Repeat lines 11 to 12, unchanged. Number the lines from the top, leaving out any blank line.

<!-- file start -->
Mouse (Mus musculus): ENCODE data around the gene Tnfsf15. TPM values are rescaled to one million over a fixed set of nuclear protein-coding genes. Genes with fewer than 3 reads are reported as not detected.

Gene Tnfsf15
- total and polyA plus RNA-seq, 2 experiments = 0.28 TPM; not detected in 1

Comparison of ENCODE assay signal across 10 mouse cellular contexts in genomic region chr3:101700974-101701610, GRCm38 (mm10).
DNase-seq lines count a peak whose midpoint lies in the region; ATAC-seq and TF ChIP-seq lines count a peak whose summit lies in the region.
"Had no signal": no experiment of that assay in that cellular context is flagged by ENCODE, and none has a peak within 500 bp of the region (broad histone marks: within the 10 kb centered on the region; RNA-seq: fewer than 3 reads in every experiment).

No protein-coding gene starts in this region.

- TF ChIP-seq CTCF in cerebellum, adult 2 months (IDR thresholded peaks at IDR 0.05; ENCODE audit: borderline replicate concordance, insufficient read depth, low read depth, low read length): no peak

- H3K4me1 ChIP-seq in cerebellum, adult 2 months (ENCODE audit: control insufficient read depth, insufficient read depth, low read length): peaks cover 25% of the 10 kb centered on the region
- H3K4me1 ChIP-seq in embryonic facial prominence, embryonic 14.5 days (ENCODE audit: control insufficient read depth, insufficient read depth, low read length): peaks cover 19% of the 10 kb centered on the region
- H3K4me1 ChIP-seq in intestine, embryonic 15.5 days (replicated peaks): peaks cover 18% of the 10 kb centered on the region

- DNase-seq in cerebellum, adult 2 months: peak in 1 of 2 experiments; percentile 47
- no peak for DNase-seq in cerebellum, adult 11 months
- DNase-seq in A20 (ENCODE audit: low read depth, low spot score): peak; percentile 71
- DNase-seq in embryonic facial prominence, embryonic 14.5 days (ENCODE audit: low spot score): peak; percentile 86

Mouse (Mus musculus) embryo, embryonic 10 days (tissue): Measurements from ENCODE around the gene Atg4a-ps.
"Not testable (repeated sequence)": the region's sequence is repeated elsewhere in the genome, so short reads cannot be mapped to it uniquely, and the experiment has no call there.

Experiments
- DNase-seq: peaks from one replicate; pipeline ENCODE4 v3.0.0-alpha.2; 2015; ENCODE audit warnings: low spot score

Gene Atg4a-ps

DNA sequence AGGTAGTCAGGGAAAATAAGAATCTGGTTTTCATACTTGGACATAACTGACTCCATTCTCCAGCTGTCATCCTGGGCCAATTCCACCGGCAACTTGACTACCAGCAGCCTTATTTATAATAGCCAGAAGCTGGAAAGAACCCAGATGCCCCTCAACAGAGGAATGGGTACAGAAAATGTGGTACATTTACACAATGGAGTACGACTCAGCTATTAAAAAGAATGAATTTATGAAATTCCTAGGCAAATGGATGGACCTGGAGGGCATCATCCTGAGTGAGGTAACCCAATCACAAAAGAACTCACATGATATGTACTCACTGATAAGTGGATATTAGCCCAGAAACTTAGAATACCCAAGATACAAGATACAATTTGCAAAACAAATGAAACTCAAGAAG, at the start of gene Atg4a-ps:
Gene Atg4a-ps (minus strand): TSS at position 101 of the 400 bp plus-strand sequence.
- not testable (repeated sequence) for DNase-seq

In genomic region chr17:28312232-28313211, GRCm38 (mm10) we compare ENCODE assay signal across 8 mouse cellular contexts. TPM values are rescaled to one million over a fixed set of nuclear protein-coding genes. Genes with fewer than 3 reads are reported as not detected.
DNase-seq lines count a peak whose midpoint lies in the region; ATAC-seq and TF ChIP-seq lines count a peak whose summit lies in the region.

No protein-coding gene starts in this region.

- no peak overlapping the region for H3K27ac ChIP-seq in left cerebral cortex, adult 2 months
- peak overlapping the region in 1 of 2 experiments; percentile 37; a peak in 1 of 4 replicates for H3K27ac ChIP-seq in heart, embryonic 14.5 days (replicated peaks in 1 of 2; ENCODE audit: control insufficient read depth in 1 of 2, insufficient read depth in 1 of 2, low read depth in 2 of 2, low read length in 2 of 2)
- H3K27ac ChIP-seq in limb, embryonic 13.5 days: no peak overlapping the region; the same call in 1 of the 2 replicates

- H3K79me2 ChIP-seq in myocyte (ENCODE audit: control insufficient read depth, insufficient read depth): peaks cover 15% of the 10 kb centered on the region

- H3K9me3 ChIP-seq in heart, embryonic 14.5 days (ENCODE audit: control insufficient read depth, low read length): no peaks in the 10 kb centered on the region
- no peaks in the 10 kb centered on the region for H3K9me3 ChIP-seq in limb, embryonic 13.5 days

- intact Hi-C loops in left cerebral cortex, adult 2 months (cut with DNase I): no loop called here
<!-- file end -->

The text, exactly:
- H3K4me1 ChIP-seq in intestine, embryonic 15.5 days (replicated peaks): peaks cover 18% of the 10 kb centered on the region

- DNase-seq in cerebellum, adult 2 months: peak in 1 of 2 experiments; percentile 47